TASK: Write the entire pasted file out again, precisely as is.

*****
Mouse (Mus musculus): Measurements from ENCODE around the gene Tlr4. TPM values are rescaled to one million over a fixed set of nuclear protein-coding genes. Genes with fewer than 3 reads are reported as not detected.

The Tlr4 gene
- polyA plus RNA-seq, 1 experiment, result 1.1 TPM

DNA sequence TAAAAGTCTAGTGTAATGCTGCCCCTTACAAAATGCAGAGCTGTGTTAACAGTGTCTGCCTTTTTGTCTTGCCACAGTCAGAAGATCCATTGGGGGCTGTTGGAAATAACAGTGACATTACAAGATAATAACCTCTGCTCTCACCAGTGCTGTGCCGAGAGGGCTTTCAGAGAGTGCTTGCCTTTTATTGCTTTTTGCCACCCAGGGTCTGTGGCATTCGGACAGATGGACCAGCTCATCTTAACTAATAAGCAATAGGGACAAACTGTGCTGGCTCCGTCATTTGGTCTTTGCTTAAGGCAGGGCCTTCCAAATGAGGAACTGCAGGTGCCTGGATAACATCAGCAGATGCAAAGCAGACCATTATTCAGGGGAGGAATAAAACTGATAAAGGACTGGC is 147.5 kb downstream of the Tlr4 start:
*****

Mouse (Mus musculus): Measurements from ENCODE around the gene Tlr4. TPM values are rescaled to one million over a fixed set of nuclear protein-coding genes. Genes with fewer than 3 reads are reported as not detected.

The Tlr4 gene
- polyA plus RNA-seq, 1 experiment, result 1.1 TPM

DNA sequence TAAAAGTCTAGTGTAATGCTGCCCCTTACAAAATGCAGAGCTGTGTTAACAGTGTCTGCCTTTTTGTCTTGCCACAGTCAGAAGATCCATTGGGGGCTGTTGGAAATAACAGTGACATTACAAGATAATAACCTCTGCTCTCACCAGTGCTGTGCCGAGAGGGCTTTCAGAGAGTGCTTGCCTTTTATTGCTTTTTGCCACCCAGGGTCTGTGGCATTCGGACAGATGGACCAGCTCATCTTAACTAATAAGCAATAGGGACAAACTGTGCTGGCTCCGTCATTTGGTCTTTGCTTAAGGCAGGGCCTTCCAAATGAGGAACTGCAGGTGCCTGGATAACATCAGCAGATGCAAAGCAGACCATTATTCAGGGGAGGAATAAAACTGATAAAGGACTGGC is 147.5 kb downstream of the Tlr4 start: